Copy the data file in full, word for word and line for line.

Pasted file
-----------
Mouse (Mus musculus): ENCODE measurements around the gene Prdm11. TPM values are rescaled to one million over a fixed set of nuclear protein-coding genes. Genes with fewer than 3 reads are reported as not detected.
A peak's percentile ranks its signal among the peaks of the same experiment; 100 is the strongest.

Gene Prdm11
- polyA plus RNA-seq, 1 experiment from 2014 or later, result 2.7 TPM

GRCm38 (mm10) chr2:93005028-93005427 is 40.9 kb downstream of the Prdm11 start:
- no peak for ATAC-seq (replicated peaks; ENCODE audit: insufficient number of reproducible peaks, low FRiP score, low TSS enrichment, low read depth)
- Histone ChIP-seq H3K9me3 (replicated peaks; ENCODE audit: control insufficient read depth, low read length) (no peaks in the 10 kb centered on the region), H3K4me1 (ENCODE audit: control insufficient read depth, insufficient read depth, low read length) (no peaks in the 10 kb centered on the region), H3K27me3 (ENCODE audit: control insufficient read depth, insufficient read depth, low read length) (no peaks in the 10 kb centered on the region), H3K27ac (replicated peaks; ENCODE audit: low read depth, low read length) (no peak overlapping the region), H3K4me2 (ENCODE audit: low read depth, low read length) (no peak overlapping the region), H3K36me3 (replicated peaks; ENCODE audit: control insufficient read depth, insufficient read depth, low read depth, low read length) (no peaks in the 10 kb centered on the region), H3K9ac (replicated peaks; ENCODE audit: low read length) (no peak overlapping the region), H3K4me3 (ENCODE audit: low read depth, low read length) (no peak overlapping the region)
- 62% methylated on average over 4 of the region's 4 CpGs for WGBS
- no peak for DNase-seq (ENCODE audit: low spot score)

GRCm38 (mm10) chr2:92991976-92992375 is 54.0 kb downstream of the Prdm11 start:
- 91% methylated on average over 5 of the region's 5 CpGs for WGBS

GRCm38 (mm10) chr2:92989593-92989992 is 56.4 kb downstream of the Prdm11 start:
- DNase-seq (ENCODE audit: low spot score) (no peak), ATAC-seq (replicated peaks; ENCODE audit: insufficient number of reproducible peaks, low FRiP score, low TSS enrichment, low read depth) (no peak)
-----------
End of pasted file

Mouse (Mus musculus): ENCODE measurements around the gene Prdm11. TPM values are rescaled to one million over a fixed set of nuclear protein-coding genes. Genes with fewer than 3 reads are reported as not detected.
A peak's percentile ranks its signal among the peaks of the same experiment; 100 is the strongest.

Gene Prdm11
- polyA plus RNA-seq, 1 experiment from 2014 or later, result 2.7 TPM

GRCm38 (mm10) chr2:93005028-93005427 is 40.9 kb downstream of the Prdm11 start:
- no peak for ATAC-seq (replicated peaks; ENCODE audit: insufficient number of reproducible peaks, low FRiP score, low TSS enrichment, low read depth)
- Histone ChIP-seq H3K9me3 (replicated peaks; ENCODE audit: control insufficient read depth, low read length) (no peaks in the 10 kb centered on the region), H3K4me1 (ENCODE audit: control insufficient read depth, insufficient read depth, low read length) (no peaks in the 10 kb centered on the region), H3K27me3 (ENCODE audit: control insufficient read depth, insufficient read depth, low read length) (no peaks in the 10 kb centered on the region), H3K27ac (replicated peaks; ENCODE audit: low read depth, low read length) (no peak overlapping the region), H3K4me2 (ENCODE audit: low read depth, low read length) (no peak overlapping the region), H3K36me3 (replicated peaks; ENCODE audit: control insufficient read depth, insufficient read depth, low read depth, low read length) (no peaks in the 10 kb centered on the region), H3K9ac (replicated peaks; ENCODE audit: low read length) (no peak overlapping the region), H3K4me3 (ENCODE audit: low read depth, low read length) (no peak overlapping the region)
- 62% methylated on average over 4 of the region's 4 CpGs for WGBS
- no peak for DNase-seq (ENCODE audit: low spot score)

GRCm38 (mm10) chr2:92991976-92992375 is 54.0 kb downstream of the Prdm11 start:
- 91% methylated on average over 5 of the region's 5 CpGs for WGBS

GRCm38 (mm10) chr2:92989593-92989992 is 56.4 kb downstream of the Prdm11 start:
- DNase-seq (ENCODE audit: low spot score) (no peak), ATAC-seq (replicated peaks; ENCODE audit: insufficient number of reproducible peaks, low FRiP score, low TSS enrichment, low read depth) (no peak)